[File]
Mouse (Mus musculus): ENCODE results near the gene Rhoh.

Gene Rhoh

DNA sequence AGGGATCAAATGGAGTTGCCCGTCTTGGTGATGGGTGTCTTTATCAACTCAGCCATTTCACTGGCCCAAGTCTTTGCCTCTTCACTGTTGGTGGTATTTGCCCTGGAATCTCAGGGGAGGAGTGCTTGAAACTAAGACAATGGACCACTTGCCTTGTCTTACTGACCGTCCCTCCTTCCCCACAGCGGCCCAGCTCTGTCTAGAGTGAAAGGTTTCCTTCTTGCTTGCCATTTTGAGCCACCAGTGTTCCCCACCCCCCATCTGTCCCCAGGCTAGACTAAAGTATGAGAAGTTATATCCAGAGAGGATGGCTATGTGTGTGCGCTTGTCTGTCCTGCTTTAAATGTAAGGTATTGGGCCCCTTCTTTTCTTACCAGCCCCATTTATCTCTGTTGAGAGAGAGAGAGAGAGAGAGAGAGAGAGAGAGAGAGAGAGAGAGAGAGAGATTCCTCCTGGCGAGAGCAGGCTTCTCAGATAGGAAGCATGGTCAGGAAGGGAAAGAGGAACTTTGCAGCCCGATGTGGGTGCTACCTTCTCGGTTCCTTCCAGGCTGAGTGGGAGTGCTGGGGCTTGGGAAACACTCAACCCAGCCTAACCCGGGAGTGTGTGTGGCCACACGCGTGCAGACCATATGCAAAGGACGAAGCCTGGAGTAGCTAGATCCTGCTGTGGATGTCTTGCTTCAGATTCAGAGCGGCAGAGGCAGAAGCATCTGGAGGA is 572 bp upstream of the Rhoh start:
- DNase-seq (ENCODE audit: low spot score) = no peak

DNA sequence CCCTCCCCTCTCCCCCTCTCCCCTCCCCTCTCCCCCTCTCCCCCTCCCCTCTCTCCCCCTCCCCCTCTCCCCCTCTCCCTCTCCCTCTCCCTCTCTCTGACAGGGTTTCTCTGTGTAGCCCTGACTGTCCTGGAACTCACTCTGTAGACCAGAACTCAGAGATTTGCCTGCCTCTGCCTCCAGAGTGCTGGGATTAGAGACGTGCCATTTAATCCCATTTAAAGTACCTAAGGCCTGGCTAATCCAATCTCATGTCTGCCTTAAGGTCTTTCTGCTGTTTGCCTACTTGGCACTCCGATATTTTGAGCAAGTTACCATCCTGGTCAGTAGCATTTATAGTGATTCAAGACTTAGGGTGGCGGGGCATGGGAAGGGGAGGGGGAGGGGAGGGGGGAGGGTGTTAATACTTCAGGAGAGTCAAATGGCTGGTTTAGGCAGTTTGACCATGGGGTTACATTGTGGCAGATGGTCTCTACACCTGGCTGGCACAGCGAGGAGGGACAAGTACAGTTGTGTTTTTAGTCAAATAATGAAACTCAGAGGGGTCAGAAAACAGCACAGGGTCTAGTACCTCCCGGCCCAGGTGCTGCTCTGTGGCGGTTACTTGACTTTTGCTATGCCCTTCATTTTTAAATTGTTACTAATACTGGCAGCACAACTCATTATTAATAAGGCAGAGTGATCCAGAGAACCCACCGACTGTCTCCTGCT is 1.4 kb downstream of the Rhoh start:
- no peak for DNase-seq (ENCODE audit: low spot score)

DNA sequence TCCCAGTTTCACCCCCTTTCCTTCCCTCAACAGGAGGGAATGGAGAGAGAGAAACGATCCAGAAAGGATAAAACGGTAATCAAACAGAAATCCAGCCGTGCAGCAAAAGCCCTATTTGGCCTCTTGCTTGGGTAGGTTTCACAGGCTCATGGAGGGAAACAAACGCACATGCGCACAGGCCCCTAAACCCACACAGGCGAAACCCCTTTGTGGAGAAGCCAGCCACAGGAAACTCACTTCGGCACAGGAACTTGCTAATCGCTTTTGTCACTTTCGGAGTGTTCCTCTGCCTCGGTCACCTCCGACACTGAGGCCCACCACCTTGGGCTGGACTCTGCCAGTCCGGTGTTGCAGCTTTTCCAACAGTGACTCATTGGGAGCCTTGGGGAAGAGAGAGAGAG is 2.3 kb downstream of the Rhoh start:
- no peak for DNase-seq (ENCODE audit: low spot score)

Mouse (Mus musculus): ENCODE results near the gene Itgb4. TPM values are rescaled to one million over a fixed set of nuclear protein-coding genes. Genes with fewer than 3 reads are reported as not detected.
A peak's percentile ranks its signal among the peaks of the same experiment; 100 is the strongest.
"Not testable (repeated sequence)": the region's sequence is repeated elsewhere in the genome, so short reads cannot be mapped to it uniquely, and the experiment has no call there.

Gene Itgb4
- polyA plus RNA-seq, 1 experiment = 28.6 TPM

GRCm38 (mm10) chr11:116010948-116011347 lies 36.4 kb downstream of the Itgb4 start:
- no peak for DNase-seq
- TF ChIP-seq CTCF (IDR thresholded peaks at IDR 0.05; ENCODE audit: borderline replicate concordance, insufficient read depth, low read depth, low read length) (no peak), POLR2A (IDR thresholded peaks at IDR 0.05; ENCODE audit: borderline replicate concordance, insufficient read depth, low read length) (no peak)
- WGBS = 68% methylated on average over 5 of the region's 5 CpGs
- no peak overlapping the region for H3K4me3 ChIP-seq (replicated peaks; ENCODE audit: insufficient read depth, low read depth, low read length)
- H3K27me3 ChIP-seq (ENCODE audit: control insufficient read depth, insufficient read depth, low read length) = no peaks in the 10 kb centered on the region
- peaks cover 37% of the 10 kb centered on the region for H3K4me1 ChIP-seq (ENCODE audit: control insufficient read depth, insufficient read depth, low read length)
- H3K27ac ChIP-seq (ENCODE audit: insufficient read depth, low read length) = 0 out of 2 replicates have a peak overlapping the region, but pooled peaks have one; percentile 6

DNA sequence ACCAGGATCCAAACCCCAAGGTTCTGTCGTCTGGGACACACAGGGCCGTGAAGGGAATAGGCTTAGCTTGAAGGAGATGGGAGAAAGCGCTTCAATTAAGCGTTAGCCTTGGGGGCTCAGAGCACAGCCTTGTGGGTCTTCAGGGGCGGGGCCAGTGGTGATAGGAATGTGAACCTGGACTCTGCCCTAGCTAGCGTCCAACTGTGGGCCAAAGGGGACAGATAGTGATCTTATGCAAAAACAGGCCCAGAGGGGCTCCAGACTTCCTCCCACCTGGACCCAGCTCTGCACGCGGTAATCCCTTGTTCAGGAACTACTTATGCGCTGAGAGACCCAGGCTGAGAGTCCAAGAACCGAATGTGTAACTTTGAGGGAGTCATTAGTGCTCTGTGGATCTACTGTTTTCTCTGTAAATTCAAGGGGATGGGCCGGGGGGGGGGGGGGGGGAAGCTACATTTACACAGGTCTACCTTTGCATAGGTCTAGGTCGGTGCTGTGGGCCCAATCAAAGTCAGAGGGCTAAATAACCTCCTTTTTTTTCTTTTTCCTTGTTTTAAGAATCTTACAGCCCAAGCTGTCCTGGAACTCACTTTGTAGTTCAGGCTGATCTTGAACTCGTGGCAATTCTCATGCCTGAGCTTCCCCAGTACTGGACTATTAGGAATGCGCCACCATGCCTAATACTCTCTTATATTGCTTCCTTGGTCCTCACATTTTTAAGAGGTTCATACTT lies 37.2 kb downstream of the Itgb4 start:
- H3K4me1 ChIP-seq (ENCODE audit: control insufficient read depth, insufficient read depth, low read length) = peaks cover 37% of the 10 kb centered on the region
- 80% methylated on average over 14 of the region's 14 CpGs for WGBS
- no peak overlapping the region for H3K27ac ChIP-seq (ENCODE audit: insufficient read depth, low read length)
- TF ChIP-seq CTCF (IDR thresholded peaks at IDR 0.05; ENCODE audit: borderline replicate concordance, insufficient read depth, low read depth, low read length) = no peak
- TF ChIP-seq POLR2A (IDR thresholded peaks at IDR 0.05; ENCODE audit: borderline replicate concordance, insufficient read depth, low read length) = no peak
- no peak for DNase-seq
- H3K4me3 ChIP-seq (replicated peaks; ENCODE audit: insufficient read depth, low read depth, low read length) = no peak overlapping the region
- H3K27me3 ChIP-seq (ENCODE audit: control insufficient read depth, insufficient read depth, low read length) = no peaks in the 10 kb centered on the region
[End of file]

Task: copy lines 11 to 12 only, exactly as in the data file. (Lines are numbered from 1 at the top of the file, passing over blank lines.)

"Not testable (repeated sequence)": the region's sequence is repeated elsewhere in the genome, so short reads cannot be mapped to it uniquely, and the experiment has no call there.

Gene Itgb4